The judgment comes from top U.S. military commanders and is supported by recent intelligence community assessments, according to three U.S. officials who work closely on Syrian intelligence matters. At the heart of the concern is that the Syrian military has transferred more and more of its stock of sarin and mustard gas from storage sites to trucks where they are being moved around the country. While U.S. intelligence agencies first saw reports that Syria was moving the weapons last year, the process has accelerated since December, according to these officials. Also worrisome, said two of the officials, is intelligence from late last year that says the Syrian Scientific Research Center--an entity responsible for Syria's chemical-weapons stockpile--has begun to train irregular militias loyal to Syrian President Bashar al-Assad in how to use the chemical munitions.

    The assessment that Syria is moving large amounts of its chemical weapons around the country on trucks means that if Obama wanted to send in U.S. soldiers to secure Syria's stockpiles, his top generals and intelligence analysts doubt such a mission would have much success, according to the three officials. "We've lost track of lots of this stuff," one U.S. official told The Daily Beast. "We just don't know where a lot of it is."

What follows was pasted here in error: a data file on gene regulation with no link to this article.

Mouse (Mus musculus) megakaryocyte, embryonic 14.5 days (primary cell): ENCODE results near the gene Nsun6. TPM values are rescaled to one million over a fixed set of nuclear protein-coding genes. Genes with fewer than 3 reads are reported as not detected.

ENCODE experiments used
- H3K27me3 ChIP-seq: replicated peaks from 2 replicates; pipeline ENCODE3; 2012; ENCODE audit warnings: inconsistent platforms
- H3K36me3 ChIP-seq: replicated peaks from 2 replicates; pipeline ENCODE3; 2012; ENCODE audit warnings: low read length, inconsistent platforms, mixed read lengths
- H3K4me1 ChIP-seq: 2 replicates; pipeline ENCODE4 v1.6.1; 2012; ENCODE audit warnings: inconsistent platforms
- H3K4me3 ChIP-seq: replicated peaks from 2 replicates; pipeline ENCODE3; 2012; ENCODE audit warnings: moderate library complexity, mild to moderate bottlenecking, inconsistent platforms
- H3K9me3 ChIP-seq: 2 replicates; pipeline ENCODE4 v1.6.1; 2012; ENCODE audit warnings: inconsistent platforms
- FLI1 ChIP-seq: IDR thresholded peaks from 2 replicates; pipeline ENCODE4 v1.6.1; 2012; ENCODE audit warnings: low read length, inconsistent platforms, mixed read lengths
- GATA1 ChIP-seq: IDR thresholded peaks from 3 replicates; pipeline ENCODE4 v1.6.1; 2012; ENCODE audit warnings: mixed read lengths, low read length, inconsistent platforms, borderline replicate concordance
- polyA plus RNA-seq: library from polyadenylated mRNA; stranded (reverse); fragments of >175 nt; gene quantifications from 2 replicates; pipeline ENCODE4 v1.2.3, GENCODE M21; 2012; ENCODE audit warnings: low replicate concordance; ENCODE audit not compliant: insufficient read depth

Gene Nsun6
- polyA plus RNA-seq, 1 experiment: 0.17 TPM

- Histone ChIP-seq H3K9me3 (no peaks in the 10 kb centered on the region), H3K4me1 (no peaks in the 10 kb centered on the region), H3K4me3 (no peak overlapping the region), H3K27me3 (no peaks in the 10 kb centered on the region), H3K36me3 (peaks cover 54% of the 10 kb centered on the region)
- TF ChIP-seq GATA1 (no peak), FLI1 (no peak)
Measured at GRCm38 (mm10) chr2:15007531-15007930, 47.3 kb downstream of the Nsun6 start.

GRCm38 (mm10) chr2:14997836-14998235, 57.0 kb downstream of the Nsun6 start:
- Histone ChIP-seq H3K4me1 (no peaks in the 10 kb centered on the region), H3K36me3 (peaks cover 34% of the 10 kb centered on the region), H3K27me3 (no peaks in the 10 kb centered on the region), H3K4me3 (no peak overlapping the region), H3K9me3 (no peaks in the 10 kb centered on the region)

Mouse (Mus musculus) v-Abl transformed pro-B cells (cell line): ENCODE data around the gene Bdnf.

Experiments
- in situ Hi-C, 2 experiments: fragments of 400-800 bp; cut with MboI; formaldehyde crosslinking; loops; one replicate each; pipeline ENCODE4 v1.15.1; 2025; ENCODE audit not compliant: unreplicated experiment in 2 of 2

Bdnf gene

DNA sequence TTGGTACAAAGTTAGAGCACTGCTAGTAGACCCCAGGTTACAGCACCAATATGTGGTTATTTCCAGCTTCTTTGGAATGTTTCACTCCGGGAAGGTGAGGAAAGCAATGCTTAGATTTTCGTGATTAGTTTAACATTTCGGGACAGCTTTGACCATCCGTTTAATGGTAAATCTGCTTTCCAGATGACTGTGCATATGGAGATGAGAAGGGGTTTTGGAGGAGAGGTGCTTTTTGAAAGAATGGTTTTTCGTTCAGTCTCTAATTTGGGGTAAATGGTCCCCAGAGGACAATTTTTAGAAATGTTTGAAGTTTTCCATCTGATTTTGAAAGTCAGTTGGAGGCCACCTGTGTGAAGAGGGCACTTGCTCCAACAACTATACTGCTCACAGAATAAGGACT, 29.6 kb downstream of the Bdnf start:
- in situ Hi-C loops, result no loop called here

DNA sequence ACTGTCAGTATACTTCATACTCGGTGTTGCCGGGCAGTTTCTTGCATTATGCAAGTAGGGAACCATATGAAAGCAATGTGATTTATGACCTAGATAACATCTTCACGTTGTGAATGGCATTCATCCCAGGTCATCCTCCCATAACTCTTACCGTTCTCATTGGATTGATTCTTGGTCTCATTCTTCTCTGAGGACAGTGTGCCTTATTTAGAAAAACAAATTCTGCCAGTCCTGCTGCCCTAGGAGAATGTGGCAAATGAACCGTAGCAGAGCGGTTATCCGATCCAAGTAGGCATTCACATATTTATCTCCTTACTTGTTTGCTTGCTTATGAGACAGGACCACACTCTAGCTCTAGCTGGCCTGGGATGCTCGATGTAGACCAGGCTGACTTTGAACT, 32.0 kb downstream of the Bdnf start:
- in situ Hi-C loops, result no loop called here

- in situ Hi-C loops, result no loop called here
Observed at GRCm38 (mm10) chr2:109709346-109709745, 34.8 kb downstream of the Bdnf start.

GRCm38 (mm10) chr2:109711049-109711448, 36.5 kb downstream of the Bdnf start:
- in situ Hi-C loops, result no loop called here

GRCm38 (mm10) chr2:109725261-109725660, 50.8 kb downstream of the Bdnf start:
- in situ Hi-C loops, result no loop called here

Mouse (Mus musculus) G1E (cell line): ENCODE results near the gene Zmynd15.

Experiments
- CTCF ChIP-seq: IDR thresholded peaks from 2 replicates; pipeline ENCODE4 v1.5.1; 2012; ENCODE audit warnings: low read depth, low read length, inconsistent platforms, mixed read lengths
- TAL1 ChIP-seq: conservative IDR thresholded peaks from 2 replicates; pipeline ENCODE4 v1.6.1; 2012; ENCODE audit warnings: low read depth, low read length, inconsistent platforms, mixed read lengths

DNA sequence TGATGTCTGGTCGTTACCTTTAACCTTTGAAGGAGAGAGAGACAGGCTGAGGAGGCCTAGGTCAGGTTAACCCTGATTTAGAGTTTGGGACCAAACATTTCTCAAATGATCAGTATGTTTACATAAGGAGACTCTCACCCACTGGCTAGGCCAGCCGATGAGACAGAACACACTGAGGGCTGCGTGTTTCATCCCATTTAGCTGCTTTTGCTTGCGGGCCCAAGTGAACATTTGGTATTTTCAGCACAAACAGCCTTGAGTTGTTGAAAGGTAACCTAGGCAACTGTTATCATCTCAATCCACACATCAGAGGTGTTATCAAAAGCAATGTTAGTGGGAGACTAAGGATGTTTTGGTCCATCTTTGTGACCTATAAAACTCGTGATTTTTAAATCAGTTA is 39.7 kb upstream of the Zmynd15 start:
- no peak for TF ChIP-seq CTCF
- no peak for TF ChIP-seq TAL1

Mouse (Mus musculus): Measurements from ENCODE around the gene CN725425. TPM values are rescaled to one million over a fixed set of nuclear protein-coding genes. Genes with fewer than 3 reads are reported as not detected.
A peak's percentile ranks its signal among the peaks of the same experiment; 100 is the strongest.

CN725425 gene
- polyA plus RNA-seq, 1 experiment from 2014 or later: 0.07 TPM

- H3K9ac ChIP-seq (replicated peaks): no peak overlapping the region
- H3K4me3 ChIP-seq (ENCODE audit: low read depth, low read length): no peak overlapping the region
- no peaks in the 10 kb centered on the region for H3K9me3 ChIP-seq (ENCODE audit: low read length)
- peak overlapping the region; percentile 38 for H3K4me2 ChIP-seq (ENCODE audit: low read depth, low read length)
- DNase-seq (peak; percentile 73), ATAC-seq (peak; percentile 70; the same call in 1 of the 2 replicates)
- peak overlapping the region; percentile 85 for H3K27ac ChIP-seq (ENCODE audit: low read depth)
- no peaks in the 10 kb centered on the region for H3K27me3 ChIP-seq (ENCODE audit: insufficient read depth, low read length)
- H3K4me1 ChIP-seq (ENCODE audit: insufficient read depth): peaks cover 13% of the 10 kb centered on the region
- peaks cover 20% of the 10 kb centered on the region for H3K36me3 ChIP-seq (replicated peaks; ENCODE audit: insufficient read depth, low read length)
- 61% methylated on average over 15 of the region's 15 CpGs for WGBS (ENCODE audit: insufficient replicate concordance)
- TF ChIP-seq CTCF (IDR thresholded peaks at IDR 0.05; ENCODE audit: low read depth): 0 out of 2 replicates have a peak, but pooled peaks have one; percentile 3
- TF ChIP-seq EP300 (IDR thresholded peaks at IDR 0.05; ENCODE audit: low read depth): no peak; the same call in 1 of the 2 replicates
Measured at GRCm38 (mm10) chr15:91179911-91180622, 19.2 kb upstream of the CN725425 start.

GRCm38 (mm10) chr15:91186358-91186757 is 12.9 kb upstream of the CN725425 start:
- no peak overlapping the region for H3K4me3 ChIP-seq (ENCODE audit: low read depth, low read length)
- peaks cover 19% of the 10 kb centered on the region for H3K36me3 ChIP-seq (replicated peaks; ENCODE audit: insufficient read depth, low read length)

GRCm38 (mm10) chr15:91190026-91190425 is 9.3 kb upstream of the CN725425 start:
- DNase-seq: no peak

The large-scale movement of weapons, if it is in fact occurring, would violate one of Obama's earliest declared red lines concerning Syria. Last August he said, "We have been very clear to the Assad regime, but also to other players on the ground, that a red line for us is, we start seeing a whole bunch of weapons moving around or being utilized."

    The president placed himself in a box with his "red line" talk and now finds it difficult to live up to that pledge. What other kind of intervention could take place besides securing chemical weapons? Would we really come in on the side of the jihadists to overthrow Assad?

    Talk of supplying the Free Syrian Army with lethal aid means giving arms to people who would turn around and use them against those we support to run Syria post-Assad. But Obama may be forced into that action - plus perhaps establishing a no fly zone in Syria - because going after the chemical weapons just isn't possible and to keep our deterrent credible with countries like Iran and North Korea, we are going to have to take some kind of action.